I’m not going to pretend to know much about how the healthcare system works. To be perfectly honest it’s a very confusing system that doesn’t make much sense to me. After a little over a decade in the restaurant industry there is one thing I do know about health care, it’s possible that your doctors opinion is for sale to drug companies.
For the past four years the restaurant that I worked at has been able to increase their profits by offering catering specials to businesses. While the clients who take advantage of these services include companies treating their own employees to lunch, pharmaceutical representatives make up the majority (A pharmaceutical representative is a salesperson for drug companies. Their job is to inform the benefits of a certain drug and persuade doctors to prescribe it to their patients).
The pharmaceutical reps have been great clients for the restaurant I worked for. They provided consistent business no matter the season, and would spend thousands of dollars per month providing lunches for doctors and their staff. But do I want my doctors’ opinion to be bought?
Why I don’t like it.
The human body is extremely complex. We’re still learning new things about how it works every month. It’s so complex that it can take several tests and multiple trips to a doctors office before your receive an accurate diagnosis for symptoms that you’re exhibiting. The medications required to cure diseases are complex and come with side effects, and a lot of them scare me. I’d rather my doctor make an educated and completely unbiased opinion about what regiment is best for me.
If I ever experience heart problems I’d rather have a low-dose aspirin treatment be an option rather than whichever drug is currently being pushed on television. Sometimes it seems as though the 100 or so side effects are worse than the actual disease that they’re meant to cure.
I suppose what I’m saying is that I want to have every option open to me. When I get sick I want to know the homeopathic methods available, drugs, and any procedures which may help my condition. I don’t want my doctor to automatically prescribe me a particular drug because he had a great lunch earlier that day on the pharmacy company’s dime.
The Other Side
Whenever an issue that I feel strongly comes up I try to look at both sides. In this instance the benefits come to restaurants and the doctors staff:
Benefits for restaurants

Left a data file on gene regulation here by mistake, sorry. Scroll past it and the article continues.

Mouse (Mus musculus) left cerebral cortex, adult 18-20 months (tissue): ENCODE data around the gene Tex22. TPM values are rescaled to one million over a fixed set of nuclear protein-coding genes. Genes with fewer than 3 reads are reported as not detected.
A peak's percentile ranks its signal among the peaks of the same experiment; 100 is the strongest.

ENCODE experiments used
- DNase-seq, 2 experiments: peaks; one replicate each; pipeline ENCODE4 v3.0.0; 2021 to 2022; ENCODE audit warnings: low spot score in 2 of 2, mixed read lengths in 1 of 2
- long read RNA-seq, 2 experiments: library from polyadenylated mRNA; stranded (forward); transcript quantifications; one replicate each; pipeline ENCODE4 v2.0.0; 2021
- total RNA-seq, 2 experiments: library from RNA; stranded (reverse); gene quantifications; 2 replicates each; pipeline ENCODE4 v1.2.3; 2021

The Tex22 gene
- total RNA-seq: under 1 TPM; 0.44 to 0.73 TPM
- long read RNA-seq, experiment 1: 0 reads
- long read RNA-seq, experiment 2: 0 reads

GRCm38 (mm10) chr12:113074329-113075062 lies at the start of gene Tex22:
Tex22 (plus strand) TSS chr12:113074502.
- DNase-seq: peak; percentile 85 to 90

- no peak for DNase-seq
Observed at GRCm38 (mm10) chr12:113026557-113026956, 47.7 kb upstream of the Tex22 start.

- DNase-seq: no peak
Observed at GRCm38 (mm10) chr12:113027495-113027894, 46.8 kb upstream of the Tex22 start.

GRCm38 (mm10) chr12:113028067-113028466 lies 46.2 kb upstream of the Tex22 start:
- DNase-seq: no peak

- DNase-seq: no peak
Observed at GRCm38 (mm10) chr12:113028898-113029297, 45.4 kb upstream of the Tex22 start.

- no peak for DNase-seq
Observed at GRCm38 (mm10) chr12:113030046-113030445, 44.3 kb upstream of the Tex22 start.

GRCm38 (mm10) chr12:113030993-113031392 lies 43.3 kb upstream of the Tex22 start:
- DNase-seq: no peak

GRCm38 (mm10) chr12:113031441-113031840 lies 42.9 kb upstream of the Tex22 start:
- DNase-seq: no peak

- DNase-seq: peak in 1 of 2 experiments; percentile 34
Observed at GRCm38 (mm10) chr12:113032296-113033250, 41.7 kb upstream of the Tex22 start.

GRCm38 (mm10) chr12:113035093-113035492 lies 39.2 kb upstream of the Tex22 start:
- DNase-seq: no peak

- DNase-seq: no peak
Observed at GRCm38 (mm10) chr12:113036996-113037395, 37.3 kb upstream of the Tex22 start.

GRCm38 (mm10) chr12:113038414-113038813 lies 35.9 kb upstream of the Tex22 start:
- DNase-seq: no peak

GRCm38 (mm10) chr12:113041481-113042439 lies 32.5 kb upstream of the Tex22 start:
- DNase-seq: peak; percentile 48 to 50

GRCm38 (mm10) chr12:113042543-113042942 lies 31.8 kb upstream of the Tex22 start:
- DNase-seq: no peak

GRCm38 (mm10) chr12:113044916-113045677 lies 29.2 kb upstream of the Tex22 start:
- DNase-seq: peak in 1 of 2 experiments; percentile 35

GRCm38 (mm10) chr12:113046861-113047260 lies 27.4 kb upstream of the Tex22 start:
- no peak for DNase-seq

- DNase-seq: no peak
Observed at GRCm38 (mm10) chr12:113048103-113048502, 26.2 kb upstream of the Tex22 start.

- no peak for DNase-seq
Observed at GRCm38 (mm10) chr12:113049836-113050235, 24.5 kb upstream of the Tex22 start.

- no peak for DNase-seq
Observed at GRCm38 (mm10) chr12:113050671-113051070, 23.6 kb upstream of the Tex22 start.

The restaurant industry is one of the few areas of our economy where a small family ran business can succeed. This industry is very sensitive to the health of the market. I remember times when the mere mention of $5.00 per gallon gas would turn our dining room into a ghost town for a week.
During slow times pharmacy reps offer consistent business for the restaurant. While this does not directly help out servers, it does help cash flow and will hopefully allow the business to continue running until the economy picks up.
Benefits for the staff
I’ll admit that when I delivered lunches to a doctor’s office the staff’s eyes would immediately express their excitement. Who doesn’t like a free lunch? Little perks like this can really make a person’s day.
When you visit your doctor you want their staff to be in a great mood. They’re usually the first people that you talk to and they handle a lot of your tests. Many offices are overbooked and overworked. That “free” meal they received earlier in the day may be just the pick me up that they needed to help keep them in a cheerful mood.
I’m not going to pretend that I wear rose colored glasses. I understand that pharmaceutical reps play an important role for drug companies. Research and development for drugs is important and these companies do need to make a profit to continue discovering new drugs. What I do have a problem with is drug companies buying my doctors’ opinion. I’m not really sure how ethical it is for pharmaceutical companies to buy a doctors recommendation.
The future isn’t all bad though. It seems that pharmaceutical companies may have to make public any financial contributions they make to physicians. What does this mean? I’m guessing there may be a searchable database that will expose whether or not your physician received any compensation from pharmacy companies. This could allow you to match a prescription’s maker with your doctor to see whether or not there is any backscratching going on.
It’s not a perfect solution and there may or may not be a database made. However, I suppose it is a step in the right direction.
What do you think? Are you concerned with the possibility that your physician is accepting a free meal?